Mariano Fortuny and his home.

M. Fortuny y Madrazo (Granada 1871 – Venice 1949)
He was the second child of the late 19th century Spanish painter Mariano very well known throughout Europe. Mariano jr may be considered as one of the most talented and eclectic artists of his time.

Painter, fashion and fabric designer, collector, photographer, stage lighting technician, theatre scenery artist and decorator, lamp designer he will contribute extensively to each one of the fields in which he was involved. In 1889 Mariano’s mother Cecilia moved the family to Venice the city where he will reside for the rest of his life. In 1900 he took possession of the previously called Pesaro palace, one of the most striking examples of noble gothic 15th century palaces.

It was built by Benedetto Pesaro, a prestigious noble who died in action against the Turkish armada in the island of Corfù in 1503 as commander general of the Venetian fleet, a true war hero.
Anyone can still praise the fame of Benedetto and his male family members viewing Bellini’s altarpiece in the Frari church depicting him, his brothers and father as their homonymous saints in disguise although with a different likeness. The palace is one of the largest of its time presenting an unusual vast portego (large central halls disposed on each floor) of nearly 45 meters (148 feet). And it is also a great example of a Venetian warehouse-abode where under the same roof the functions of private residence and merchant house were held together.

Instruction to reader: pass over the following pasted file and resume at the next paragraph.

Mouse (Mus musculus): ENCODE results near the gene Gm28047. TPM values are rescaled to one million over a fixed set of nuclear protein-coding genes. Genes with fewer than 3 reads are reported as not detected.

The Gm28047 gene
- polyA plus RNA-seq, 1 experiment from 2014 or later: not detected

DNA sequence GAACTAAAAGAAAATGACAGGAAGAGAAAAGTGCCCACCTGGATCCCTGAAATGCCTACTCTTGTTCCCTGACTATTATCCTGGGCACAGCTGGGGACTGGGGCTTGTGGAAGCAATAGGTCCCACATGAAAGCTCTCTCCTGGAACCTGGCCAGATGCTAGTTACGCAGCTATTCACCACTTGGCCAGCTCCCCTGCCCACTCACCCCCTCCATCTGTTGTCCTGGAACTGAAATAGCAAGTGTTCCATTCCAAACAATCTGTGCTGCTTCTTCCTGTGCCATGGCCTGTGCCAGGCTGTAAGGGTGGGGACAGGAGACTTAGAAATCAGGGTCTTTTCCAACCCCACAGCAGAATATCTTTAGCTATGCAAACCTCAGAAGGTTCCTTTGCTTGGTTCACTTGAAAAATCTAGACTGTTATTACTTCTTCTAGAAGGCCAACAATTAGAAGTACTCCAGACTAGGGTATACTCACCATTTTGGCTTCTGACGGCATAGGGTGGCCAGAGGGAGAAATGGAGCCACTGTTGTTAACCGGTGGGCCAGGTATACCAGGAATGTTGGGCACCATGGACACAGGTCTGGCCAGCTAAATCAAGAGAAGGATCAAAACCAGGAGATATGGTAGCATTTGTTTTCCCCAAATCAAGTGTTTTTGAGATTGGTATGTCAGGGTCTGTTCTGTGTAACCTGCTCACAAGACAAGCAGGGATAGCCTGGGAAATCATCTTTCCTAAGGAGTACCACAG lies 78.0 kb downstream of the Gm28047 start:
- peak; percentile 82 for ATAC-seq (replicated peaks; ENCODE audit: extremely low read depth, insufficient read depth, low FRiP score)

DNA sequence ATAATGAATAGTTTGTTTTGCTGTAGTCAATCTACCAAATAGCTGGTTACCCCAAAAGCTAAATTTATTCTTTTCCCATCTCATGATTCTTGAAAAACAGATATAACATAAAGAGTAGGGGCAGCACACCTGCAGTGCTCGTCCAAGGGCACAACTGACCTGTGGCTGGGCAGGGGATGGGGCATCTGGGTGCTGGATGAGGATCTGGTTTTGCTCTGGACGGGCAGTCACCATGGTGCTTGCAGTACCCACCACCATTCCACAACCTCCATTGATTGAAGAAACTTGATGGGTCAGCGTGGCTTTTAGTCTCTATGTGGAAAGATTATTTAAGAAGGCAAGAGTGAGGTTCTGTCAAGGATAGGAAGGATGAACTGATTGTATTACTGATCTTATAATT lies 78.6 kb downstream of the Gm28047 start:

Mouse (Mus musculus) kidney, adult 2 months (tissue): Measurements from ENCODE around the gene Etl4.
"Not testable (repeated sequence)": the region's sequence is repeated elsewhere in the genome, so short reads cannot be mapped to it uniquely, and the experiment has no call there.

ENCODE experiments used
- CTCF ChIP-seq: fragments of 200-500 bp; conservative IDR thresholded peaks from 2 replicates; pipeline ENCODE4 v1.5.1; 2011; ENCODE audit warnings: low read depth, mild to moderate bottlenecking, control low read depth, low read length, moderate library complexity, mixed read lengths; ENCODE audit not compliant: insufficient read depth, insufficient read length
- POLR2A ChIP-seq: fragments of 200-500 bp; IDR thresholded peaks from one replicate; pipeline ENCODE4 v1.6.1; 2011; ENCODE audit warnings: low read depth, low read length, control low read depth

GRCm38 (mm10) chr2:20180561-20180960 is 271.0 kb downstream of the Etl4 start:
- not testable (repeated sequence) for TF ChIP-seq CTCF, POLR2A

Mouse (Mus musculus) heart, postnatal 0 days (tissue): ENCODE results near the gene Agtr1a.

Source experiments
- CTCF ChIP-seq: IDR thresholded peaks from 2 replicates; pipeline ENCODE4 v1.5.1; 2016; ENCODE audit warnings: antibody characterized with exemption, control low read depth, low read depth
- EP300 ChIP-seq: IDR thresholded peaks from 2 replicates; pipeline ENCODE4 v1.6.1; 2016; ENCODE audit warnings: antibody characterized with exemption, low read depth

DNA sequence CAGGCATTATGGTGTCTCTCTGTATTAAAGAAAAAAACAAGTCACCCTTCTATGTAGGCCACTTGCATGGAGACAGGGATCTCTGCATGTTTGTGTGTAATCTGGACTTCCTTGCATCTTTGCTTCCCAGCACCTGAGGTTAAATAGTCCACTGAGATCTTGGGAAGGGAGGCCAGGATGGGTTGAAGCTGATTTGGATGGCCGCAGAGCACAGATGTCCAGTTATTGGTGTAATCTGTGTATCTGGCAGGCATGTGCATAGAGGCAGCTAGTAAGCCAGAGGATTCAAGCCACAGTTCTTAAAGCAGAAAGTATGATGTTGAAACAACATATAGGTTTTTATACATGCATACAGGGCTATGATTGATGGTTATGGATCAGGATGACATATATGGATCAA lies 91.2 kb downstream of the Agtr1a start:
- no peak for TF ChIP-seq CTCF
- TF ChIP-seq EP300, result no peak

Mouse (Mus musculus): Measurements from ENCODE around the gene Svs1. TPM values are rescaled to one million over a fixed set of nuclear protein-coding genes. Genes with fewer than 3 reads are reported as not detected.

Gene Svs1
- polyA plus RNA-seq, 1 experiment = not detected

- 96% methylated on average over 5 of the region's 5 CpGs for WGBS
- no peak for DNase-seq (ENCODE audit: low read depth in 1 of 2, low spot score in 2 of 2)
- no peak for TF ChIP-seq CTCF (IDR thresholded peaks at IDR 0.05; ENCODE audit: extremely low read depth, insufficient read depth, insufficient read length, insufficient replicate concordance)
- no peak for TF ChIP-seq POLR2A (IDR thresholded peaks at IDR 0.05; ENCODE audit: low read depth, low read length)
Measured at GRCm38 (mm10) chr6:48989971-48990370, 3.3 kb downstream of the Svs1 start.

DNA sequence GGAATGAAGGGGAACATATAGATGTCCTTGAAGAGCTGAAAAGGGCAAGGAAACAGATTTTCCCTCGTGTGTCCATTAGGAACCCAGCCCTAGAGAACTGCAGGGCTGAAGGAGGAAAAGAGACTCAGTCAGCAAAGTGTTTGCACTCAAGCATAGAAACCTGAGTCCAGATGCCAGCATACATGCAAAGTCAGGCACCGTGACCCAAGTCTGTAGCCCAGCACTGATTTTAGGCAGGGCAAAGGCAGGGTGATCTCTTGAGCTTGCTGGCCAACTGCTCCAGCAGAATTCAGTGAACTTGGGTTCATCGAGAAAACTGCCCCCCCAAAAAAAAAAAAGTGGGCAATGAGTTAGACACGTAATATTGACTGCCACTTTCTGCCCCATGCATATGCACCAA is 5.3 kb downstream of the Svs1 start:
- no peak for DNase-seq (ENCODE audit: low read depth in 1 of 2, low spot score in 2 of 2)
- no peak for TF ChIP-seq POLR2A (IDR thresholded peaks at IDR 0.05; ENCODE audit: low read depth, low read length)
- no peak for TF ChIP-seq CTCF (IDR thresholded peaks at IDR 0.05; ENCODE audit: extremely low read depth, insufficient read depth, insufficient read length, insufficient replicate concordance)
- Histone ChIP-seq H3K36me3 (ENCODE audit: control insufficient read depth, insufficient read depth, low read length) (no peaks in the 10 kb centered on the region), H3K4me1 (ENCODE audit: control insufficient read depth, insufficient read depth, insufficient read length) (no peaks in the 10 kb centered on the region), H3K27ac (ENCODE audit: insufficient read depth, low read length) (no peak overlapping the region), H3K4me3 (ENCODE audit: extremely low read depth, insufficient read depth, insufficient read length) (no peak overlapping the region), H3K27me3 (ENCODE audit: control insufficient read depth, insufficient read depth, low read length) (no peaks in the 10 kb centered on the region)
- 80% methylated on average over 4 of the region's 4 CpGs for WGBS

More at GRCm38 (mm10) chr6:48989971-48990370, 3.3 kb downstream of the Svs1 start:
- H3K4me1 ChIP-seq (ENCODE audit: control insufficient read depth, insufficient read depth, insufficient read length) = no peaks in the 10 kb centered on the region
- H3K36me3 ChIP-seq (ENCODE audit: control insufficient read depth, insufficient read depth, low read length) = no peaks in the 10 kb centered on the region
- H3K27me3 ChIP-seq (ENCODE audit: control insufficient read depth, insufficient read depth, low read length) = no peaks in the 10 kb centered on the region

Mariano conducted a thoroughly restoration of the building as the last traces were all almost erased or concealed the building being used previously as a philharmonic academy – to be resettle later at the Fenice opera house – a printing house and rental apartments. Under the guidance of Mariano and his wife Henriette all rooms and spaces in the building were transformed: a workshop and exhibition area in the second noble floor and a private home in the first one. From his home Mariano designed and produced the fashion garments, fabrics and lamps that made him famous all over the world, still produced in the Giudecca Island in Venice and in New York City. Mariano died in 1949 and his wife bequested the building and all collections to the city of Venice before her own death in 1965.

Visiting now the Fortuny palace and collection is recommended because visitors will enter and see a true Venetian 15th century palace ( you can’t get in that easy in most other palaces) and one of the largest of its time. Besides the powerful architecture in itself, visitors wil enjoy viewing all of Mariano Fortuny’s works and personal items on display. The setting is like a private home that stills keeps Mariano’s personal touch.

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